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Report on Soufriere Hills (United Kingdom) — 22 March-28 March 2006

Smithsonian / US Geological Survey Weekly Volcanic Activity Report, 22 March-28 March 2006
Managing Editor: Sally Kuhn Sennert

Please cite this report as:

Global Volcanism Program, 2006. Report on Soufriere Hills (United Kingdom). In: Sennert, S K (ed.), Weekly Volcanic Activity Report, 22 March-28 March 2006. Smithsonian Institution and US Geological Survey.

Volcano Profile |  Weekly Report (22 March-28 March 2006)


Soufriere Hills

United Kingdom

16.72°N, 62.18°W; summit elev. 915 m

All times are local (unless otherwise noted)


Observations of Soufrière Hills during 17-24 March revealed that lava-dome growth was focused in the summit area and towards the E and NE. The N side of the lava dome showed little change. Rockfalls and pyroclastic flows were restricted to the Tar River Valley and they were particularly numerous on 19-20 March. The largest pyroclastic flows traveled as far as 2 km down Tar River Valley. There was an increase in gas emission during the report period. The sulfur-dioxide flux averaged 1,034 metric tons per day, with high gas emissions occurring on days of elevated pyroclastic-flow activity. The hydrogen chloride to sulfur dioxide ratio was 2.8 on 22 March. The ground-deformation network continued to indicate deflation across the volcano.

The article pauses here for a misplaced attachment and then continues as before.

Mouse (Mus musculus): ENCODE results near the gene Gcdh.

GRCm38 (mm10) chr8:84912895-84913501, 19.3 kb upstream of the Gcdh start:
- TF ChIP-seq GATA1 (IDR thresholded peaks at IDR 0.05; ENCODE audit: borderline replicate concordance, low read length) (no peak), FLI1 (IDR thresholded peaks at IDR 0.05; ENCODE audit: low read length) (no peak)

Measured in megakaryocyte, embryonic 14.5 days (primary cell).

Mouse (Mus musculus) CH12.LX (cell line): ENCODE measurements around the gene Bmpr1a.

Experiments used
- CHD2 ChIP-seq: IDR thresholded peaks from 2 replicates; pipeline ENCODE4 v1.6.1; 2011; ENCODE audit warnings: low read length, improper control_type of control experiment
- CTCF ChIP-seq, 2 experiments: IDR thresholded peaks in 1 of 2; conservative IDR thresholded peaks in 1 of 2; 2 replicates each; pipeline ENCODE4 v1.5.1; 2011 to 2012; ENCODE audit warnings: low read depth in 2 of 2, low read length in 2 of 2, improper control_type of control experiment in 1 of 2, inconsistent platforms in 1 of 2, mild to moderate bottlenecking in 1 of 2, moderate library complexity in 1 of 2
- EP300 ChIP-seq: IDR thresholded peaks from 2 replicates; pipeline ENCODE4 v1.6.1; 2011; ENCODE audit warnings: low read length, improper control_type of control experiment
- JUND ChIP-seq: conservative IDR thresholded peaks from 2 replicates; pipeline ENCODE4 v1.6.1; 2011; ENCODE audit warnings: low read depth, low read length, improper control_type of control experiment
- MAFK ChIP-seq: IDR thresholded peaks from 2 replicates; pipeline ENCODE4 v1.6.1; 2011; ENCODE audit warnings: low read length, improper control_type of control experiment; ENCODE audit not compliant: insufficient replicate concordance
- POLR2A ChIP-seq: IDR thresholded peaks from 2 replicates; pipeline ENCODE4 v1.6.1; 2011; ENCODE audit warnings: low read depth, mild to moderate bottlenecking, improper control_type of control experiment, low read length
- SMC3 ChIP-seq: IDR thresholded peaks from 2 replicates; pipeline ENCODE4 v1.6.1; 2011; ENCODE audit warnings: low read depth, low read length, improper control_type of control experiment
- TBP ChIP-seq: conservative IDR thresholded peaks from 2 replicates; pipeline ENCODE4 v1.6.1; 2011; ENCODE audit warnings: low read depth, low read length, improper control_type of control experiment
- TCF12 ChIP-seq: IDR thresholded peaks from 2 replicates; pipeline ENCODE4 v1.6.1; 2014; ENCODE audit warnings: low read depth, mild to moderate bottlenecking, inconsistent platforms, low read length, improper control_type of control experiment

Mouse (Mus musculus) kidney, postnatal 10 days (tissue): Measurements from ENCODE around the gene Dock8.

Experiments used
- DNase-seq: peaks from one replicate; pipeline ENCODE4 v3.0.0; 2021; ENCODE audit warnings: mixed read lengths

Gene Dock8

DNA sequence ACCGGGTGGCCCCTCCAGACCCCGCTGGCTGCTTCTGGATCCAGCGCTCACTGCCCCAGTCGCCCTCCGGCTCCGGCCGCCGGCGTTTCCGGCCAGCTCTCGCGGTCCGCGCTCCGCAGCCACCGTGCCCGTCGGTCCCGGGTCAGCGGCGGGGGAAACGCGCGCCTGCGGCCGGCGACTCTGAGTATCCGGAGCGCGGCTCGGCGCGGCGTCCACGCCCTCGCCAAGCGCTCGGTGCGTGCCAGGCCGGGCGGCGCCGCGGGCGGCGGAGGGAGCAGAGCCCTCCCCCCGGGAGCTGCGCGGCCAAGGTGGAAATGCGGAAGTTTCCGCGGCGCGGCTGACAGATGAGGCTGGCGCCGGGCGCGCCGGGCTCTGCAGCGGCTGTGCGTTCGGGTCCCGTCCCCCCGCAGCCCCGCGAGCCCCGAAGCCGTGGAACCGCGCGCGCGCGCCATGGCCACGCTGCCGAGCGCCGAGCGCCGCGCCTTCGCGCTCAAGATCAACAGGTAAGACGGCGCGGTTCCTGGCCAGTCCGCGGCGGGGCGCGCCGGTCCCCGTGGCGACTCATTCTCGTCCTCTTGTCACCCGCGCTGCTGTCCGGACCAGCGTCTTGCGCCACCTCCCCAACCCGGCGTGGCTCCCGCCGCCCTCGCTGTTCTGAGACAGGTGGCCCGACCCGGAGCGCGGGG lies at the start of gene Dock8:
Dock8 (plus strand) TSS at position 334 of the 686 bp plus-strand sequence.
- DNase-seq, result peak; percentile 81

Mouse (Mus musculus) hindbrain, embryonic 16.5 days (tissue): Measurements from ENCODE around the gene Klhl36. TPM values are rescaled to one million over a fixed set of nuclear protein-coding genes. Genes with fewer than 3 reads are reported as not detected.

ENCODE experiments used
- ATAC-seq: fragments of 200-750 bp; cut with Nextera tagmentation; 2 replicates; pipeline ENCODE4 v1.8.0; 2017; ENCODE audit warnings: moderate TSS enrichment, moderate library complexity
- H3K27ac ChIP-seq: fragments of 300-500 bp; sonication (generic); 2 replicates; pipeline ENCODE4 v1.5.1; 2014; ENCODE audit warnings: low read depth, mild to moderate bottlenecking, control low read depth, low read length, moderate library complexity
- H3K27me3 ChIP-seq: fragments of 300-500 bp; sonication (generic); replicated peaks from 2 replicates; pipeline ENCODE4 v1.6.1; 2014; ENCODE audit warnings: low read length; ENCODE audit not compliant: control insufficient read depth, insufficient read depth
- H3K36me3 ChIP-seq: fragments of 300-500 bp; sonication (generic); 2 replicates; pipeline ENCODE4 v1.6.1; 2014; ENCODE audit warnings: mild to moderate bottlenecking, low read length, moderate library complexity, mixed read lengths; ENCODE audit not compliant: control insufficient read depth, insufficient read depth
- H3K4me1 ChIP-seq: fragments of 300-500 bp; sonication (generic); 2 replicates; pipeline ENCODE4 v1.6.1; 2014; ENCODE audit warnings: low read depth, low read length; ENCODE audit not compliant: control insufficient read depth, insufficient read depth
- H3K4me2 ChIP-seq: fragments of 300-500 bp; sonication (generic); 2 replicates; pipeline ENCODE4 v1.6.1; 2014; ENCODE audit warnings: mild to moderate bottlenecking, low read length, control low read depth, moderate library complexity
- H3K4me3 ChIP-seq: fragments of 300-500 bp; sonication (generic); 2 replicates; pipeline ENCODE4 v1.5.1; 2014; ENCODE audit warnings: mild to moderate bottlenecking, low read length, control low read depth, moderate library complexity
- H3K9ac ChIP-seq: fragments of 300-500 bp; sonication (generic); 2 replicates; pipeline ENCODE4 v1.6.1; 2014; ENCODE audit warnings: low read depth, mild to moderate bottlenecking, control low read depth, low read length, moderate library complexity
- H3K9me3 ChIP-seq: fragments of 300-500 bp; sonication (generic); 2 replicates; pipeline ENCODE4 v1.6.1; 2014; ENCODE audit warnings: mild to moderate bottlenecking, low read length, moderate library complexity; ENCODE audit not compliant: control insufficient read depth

Geologic Background. The complex, dominantly andesitic Soufrière Hills volcano occupies the southern half of the island of Montserrat. The summit area consists primarily of a series of lava domes emplaced along an ESE-trending zone. The volcano is flanked by Pleistocene complexes to the north and south. English's Crater, a 1-km-wide crater breached widely to the east by edifice collapse, was formed about 2000 years ago as a result of the youngest of several collapse events producing submarine debris-avalanche deposits. Block-and-ash flow and surge deposits associated with dome growth predominate in flank deposits, including those from an eruption that likely preceded the 1632 CE settlement of the island, allowing cultivation on recently devegetated land to near the summit. Non-eruptive seismic swarms occurred at 30-year intervals in the 20th century, but no historical eruptions were recorded until 1995. Long-term small-to-moderate ash eruptions beginning in that year were later accompanied by lava-dome growth and pyroclastic flows that forced evacuation of the southern half of the island and ultimately destroyed the capital city of Plymouth, causing major social and economic disruption.

Sources: Montserrat Volcano Observatory (MVO), Washington Volcanic Ash Advisory Center (VAAC)